Since April is Counseling Awareness Month, I thought this would be a great time to talk about what counseling is, how it can help, and who provides it.
A few terms used to describe counselors include therapist, psychotherapist, or "shrink," but what is counseling?
In essence, counseling or therapy is a therapeutic relationship in which a mental health professional helps individuals, families, or groups achieve their mental health goals to promote an improved quality of life.
There are several types of counselors. Therapists/psychotherapists like me practice in an office setting and are seen on an appointment basis. My wife is a school counselor and she provides mental health support in the school setting. In addition, there are in-home counselors, crisis counselors, addiction counselors, rehabilitation counselors, career counselors, and much more!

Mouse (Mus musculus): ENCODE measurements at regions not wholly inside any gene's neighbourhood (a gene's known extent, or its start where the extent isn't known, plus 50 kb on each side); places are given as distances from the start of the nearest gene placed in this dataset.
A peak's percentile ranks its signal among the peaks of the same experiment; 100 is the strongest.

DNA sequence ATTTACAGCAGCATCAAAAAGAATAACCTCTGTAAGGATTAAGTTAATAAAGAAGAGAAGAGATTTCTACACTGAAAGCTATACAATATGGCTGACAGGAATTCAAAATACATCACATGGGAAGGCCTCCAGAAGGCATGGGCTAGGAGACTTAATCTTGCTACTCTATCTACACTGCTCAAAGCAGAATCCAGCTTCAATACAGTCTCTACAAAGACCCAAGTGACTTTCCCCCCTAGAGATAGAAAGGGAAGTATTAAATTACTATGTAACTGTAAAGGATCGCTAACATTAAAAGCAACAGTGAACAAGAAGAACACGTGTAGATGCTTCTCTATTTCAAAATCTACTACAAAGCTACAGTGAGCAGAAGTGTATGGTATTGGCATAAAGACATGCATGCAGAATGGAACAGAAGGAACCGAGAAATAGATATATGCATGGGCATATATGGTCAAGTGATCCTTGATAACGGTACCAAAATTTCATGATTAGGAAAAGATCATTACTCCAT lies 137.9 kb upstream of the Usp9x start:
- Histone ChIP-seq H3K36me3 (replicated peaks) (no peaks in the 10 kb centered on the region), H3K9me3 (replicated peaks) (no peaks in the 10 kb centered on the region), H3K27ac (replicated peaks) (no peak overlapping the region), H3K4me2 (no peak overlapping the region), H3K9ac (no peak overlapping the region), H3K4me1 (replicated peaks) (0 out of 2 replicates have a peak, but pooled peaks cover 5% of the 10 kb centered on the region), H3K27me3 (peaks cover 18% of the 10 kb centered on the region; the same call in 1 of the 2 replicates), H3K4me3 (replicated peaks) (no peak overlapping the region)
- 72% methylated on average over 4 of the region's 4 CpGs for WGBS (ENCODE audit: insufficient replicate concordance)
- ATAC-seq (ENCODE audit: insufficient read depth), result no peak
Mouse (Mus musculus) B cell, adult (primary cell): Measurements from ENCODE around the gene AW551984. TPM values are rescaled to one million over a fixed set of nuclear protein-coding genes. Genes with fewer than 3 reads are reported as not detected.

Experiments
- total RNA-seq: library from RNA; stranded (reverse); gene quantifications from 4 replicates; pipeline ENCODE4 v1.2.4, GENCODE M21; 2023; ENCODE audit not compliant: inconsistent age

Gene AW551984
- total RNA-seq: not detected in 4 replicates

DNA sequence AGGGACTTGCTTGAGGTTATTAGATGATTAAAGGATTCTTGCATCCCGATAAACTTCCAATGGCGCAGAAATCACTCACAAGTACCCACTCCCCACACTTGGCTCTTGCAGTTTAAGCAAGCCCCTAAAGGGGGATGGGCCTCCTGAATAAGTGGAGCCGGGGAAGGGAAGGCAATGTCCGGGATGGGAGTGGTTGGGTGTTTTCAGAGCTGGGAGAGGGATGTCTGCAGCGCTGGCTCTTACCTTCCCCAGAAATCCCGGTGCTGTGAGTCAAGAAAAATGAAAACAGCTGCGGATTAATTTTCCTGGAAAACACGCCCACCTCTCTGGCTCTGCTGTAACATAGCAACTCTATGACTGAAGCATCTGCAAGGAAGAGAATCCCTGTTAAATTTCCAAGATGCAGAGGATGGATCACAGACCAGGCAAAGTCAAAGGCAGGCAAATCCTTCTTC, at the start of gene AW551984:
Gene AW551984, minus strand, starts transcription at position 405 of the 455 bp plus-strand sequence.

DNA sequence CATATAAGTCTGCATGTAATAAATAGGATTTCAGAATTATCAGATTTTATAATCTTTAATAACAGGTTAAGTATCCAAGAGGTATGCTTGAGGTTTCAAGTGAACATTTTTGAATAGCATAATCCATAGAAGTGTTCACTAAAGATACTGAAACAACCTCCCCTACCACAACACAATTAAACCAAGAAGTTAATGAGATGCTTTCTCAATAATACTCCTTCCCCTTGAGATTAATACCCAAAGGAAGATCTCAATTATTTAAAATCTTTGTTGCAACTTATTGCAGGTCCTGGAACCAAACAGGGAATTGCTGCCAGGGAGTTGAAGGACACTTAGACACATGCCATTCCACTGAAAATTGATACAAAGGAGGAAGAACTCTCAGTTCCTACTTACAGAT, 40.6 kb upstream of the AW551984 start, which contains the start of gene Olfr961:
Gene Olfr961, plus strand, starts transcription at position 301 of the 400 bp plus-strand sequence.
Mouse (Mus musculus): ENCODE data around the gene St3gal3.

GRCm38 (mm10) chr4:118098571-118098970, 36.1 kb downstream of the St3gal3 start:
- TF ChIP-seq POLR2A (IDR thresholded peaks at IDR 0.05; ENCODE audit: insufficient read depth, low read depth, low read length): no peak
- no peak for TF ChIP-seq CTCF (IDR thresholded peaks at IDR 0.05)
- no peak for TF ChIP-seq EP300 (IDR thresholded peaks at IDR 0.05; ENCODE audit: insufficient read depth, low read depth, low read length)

Sometimes people confuse therapists with psychiatrists and psychologists. Psychiatrists are medical doctors who can prescribe psychotropic medications. Psychologists receive training to specialize in mental health assessment, research, and psychopathology. Therapists focus on the counseling components through talk therapy with individuals, couples, or groups. Your therapist will have at least a master's degree in the mental health field.
Counseling can help with a variety of challenges; for example, here at Panoramic Counseling, I specialize in working with adolescents and young adults struggling with issues such as anxiety, depression, bullying, and life transitions.
I believe that everyone can benefit from therapy throughout their lives; in fact, I have a therapist!
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